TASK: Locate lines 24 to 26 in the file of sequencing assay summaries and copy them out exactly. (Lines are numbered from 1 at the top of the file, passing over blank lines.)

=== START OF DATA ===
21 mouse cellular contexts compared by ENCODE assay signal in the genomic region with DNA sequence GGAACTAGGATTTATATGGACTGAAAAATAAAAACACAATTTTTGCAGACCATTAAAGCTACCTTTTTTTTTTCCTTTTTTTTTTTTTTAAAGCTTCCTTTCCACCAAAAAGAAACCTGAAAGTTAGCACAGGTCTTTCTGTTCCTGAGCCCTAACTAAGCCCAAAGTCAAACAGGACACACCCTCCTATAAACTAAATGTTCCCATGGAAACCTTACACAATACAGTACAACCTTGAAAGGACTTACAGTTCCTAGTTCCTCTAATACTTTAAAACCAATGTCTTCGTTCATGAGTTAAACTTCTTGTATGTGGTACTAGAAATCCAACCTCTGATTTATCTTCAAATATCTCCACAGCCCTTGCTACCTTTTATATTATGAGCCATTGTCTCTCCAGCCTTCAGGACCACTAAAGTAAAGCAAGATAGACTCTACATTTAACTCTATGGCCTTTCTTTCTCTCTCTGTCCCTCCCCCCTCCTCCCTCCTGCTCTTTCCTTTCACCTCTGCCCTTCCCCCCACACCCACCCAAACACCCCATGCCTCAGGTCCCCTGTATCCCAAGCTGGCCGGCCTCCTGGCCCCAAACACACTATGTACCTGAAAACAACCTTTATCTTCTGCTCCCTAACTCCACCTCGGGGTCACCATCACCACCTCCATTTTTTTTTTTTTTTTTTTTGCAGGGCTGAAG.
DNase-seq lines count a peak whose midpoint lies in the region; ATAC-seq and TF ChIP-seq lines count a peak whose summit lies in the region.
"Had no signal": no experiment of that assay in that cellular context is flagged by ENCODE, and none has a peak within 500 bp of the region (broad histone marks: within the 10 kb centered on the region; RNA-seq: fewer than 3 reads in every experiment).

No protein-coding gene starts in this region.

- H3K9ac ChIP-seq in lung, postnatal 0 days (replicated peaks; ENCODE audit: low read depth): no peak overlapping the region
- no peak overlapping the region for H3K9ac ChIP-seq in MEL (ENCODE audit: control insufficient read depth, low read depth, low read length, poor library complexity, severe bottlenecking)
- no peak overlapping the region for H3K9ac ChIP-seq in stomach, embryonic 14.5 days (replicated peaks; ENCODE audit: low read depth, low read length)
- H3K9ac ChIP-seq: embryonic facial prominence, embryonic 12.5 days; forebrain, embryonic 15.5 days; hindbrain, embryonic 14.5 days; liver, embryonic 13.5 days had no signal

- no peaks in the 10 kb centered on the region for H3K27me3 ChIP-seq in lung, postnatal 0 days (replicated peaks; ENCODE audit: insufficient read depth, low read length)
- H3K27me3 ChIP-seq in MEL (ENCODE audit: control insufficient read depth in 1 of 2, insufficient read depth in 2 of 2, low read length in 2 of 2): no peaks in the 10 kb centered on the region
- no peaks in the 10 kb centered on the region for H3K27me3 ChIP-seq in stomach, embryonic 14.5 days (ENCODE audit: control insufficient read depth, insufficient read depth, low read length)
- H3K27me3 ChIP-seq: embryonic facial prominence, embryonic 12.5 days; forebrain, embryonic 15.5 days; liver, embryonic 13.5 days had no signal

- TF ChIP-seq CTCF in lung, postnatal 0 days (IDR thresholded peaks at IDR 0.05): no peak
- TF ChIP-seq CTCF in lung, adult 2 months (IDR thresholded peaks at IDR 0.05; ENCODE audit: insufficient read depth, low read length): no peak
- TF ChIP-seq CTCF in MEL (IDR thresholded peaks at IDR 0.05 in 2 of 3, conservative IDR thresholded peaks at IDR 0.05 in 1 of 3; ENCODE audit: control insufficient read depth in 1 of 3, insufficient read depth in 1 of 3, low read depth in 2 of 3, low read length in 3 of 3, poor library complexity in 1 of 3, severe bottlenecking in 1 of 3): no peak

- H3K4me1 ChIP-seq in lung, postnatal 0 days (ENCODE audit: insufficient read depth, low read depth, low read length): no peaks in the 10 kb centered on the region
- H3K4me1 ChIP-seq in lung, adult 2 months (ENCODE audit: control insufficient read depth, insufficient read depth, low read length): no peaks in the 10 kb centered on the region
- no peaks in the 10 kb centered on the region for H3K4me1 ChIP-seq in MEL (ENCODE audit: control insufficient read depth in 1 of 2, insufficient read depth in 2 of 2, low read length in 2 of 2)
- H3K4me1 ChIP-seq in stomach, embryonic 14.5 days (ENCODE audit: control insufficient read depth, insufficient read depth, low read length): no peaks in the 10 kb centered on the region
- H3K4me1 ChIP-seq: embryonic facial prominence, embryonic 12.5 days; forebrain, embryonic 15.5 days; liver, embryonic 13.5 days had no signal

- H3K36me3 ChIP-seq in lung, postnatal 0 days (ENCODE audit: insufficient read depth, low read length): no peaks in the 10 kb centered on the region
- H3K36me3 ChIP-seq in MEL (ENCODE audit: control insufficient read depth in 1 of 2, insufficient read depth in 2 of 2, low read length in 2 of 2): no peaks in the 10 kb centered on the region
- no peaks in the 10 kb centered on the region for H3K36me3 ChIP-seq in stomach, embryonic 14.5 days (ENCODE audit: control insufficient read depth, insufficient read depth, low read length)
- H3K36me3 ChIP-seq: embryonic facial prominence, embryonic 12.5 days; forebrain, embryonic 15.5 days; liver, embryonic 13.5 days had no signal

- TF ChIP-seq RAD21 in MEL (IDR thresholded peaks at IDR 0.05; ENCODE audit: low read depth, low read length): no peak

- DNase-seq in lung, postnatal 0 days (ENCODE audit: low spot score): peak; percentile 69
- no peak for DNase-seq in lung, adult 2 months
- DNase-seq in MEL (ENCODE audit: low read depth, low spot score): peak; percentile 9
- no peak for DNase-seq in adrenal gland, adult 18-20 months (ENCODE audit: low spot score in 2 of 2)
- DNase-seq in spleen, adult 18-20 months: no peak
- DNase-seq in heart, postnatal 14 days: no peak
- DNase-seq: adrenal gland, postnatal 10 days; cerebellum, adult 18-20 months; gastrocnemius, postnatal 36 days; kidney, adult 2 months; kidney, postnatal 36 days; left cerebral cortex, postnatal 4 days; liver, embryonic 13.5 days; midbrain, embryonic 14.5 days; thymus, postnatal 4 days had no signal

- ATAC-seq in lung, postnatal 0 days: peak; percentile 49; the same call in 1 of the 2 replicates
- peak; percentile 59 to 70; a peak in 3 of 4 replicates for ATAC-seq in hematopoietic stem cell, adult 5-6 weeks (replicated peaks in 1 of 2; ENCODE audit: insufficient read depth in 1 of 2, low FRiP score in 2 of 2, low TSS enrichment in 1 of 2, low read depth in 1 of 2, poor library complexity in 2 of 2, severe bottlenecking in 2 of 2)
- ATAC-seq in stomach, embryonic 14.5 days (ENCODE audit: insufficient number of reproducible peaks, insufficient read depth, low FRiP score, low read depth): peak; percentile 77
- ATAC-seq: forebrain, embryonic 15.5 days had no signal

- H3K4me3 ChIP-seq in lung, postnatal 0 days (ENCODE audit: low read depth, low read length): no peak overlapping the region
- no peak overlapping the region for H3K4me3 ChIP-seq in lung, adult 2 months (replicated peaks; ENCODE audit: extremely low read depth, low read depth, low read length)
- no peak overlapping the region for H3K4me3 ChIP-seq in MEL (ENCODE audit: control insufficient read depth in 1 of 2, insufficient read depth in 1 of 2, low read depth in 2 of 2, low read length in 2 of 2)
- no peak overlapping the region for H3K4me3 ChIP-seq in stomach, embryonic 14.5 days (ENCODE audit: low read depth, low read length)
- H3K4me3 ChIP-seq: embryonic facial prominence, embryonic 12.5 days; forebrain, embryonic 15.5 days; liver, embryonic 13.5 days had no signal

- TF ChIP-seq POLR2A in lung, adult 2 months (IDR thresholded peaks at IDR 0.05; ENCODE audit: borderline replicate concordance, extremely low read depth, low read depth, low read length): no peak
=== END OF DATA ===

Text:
- H3K36me3 ChIP-seq: embryonic facial prominence, embryonic 12.5 days; forebrain, embryonic 15.5 days; liver, embryonic 13.5 days had no signal

- TF ChIP-seq RAD21 in MEL (IDR thresholded peaks at IDR 0.05; ENCODE audit: low read depth, low read length): no peak

- DNase-seq in lung, postnatal 0 days (ENCODE audit: low spot score): peak; percentile 69